The term 'sopranino', an Italian diminuitive form of 'soprano', is most commonly used to describe the instrument of the recorder family which measures roughly 9" and sounds an octave above the treble recorder. Played skilfully, it produces a sweet, clear tone which carries well across other recorders in an ensemble. However, Handel calls upon it to join the other orchestral forces in Acis and Galatea, as the flauto piccolo.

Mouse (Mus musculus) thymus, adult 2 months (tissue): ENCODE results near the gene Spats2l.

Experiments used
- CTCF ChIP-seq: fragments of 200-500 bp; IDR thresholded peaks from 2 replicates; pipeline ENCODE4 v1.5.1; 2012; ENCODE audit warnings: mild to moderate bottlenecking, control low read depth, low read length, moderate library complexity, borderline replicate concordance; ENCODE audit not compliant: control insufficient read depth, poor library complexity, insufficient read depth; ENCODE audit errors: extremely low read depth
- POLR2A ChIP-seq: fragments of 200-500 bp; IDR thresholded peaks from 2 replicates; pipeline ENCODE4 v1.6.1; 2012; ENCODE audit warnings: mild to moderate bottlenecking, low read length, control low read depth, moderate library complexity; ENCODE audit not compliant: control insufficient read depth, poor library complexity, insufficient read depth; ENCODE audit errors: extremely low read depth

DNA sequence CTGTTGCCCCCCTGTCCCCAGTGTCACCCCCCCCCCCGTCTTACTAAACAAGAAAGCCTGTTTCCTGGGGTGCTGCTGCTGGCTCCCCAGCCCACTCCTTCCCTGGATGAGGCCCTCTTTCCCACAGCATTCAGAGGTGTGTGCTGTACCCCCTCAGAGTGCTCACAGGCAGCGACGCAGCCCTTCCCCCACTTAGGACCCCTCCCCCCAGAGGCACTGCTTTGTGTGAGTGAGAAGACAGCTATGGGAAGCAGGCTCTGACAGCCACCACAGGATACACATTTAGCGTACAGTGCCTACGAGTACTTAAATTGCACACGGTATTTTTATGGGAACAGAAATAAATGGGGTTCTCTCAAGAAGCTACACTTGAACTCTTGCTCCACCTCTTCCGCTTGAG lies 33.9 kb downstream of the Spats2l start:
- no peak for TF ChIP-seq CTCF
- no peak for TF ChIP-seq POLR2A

Its range lies between F'' (the second F above middle C) and G'''' (fourth G above middle C) - reaching a pitch even more ear-piercing than the six-inch garklein flötlein, due to the less complex fingering involved in reaching these notes. Music is notated in the treble clef, and sounds an octave higher than written.
Other instruments that bear the term 'sopranino' include the sopranino guitar (roughly 26" long and playing an octave above the traditional guitar) and the saxophone.